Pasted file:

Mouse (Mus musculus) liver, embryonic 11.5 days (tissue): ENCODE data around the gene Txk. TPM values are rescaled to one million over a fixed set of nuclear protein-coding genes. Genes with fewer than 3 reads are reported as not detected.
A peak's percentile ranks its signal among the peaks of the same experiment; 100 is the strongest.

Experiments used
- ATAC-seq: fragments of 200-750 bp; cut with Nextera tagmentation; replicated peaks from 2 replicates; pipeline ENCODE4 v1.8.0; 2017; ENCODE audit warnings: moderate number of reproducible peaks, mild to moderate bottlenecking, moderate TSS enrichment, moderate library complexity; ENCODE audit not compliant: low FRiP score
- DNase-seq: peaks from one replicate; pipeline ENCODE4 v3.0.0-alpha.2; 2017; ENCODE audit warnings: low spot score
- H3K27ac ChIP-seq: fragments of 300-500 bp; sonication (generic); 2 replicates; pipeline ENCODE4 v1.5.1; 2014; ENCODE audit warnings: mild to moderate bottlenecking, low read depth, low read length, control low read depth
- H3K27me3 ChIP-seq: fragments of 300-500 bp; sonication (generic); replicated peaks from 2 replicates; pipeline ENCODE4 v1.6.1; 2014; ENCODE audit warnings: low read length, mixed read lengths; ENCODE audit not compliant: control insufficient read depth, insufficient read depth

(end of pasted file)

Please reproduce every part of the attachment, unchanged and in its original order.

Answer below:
Mouse (Mus musculus) liver, embryonic 11.5 days (tissue): ENCODE data around the gene Txk. TPM values are rescaled to one million over a fixed set of nuclear protein-coding genes. Genes with fewer than 3 reads are reported as not detected.
A peak's percentile ranks its signal among the peaks of the same experiment; 100 is the strongest.

Experiments used
- ATAC-seq: fragments of 200-750 bp; cut with Nextera tagmentation; replicated peaks from 2 replicates; pipeline ENCODE4 v1.8.0; 2017; ENCODE audit warnings: moderate number of reproducible peaks, mild to moderate bottlenecking, moderate TSS enrichment, moderate library complexity; ENCODE audit not compliant: low FRiP score
- DNase-seq: peaks from one replicate; pipeline ENCODE4 v3.0.0-alpha.2; 2017; ENCODE audit warnings: low spot score
- H3K27ac ChIP-seq: fragments of 300-500 bp; sonication (generic); 2 replicates; pipeline ENCODE4 v1.5.1; 2014; ENCODE audit warnings: mild to moderate bottlenecking, low read depth, low read length, control low read depth
- H3K27me3 ChIP-seq: fragments of 300-500 bp; sonication (generic); replicated peaks from 2 replicates; pipeline ENCODE4 v1.6.1; 2014; ENCODE audit warnings: low read length, mixed read lengths; ENCODE audit not compliant: control insufficient read depth, insufficient read depth